The United States provided the light Bulldog T41 for the South Vietnamese Army; the Soviet Union supplied the T-54 main battle tank to the North Vietnamese Army.

McNab presents a complete picture of each machine. An expert in military technology, he has written more than a hundred titles in his twenty-year career.

Johnny Schumate’s paintings of battle scenes and Alan Gilliland’s illustrations of the tanks’ interiors are complemented by many photographs. In particular, gun sight target views for each tank add authenticity to the narrative.

In essence, Bulldog vs T-54 is two books in one, with the first resembling a tech order. It reviews the tanks’ design and development and goes over performance specifications such as fuel consumption and armor reliability. An excellent visual layout with explanations of warhead killing power provides a thought-provoking comparison between the M41’s 76mm and the T-54’s 100mm guns.

A different comparison of the tanks and their crews fills the second half of the book. McNab briefly describes the strategic background leading to the ARVN move into Laos for Lam Son 719 and the NVA (aka, the PAVN)’s nationwide Easter Offensive. He then delves into manpower numbers, morale, and United States-versus-Soviet-and-Chinese methods of training tank crews.

Tank warfare during Lam Son 719 differed significantly from what happened during the Easter Offensive the following year. McNab’s coverage of combat is supported by statistics and analysis. His discussion of battlefield tactics finds weaknesses among both South and North Vietnamese leaders.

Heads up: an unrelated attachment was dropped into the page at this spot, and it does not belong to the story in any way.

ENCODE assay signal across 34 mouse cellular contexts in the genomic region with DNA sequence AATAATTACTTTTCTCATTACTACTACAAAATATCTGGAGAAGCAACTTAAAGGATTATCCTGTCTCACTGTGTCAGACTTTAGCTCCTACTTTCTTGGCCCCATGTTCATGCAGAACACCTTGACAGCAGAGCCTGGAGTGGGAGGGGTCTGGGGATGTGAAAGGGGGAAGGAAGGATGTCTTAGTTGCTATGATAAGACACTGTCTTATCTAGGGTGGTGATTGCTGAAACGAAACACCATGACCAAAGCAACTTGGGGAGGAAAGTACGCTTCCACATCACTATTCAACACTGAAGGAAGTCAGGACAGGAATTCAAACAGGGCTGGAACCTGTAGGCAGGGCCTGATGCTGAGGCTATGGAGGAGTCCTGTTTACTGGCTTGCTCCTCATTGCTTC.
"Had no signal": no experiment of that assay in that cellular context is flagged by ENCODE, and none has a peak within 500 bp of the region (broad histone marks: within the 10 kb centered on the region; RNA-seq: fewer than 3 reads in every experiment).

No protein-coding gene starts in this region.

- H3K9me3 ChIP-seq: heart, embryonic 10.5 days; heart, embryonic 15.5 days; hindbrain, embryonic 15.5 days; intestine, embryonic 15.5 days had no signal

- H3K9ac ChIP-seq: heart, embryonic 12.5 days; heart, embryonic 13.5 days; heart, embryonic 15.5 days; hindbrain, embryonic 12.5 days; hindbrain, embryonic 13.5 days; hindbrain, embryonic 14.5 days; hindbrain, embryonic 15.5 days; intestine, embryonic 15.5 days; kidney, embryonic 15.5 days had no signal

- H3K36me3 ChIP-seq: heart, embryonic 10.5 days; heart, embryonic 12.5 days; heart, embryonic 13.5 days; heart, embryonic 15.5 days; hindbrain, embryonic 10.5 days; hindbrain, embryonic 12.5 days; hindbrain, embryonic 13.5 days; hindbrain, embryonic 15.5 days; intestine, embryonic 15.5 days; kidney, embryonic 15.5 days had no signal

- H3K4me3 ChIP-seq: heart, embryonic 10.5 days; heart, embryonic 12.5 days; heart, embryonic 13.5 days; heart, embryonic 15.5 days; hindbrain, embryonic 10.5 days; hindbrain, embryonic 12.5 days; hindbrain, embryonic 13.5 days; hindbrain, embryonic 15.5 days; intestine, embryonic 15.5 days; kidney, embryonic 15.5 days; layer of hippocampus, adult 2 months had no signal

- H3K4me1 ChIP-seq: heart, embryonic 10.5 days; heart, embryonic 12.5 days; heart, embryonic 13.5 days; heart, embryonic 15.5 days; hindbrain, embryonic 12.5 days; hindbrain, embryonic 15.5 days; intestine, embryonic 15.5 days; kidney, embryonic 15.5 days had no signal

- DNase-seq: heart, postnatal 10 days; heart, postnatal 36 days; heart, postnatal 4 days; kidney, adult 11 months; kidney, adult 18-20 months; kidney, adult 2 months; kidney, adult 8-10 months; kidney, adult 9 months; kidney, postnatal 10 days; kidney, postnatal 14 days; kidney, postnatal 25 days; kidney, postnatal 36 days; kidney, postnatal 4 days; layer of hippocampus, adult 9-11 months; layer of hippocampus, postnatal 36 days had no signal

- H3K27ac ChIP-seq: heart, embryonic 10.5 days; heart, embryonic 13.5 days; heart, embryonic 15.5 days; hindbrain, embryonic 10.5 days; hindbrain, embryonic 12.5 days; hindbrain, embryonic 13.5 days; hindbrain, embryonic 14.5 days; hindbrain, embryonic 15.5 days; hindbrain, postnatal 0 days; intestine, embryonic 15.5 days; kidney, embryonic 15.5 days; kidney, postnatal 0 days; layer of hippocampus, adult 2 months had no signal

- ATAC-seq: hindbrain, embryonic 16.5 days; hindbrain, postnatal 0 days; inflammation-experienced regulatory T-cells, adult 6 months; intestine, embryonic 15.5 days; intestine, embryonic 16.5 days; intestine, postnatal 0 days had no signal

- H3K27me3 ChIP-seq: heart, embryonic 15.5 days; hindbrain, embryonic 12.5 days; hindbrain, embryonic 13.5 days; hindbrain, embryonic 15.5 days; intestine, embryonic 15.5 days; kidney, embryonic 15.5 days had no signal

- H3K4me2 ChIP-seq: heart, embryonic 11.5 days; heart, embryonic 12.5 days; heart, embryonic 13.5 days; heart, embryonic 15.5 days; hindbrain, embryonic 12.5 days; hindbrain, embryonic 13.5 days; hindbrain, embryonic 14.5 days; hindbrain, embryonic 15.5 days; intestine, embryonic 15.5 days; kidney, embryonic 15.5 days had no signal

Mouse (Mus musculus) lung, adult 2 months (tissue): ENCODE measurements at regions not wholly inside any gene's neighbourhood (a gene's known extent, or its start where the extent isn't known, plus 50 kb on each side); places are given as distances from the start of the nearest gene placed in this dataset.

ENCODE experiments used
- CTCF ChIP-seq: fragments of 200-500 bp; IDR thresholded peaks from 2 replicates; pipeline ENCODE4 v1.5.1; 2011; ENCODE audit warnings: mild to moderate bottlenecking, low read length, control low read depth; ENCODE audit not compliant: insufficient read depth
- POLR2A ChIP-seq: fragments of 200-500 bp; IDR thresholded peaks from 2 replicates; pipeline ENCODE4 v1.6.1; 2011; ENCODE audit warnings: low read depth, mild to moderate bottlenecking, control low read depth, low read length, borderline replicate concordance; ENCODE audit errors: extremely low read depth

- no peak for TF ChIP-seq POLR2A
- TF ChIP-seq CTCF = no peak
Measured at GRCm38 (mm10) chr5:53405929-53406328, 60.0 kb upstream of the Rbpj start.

His first-hand accounts of battles were not as complete as I wanted, but they still revealed outcomes that surprised me. He indicates that much of the information I was looking for has not been made public by the PAVN. McNab’s final conclusions are evenhanded and somewhat predictable from the start, although both sides experienced extremely unpredictable short-time results along the way.

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I have not included the finer points of McNab’s observations and conclusions to avoid spoiling surprises for readers. I had never considered tanks as a significant part of the Vietnam War. McNab, however, woke me up to their role and taught me lessons about their use in different types of terrains.

On the other hand, I took part in Lam Son 791, and according to my flight log, our AC-130 Spectre gunship crew flew 27 interdiction and three TIC missions into Laos during the operation. The ARVN incursion backed up PAVN traffic to around Tchepone, and we shot 477 cargo and fuel trucks during the operation without finding one tank.

—Henry Zeybel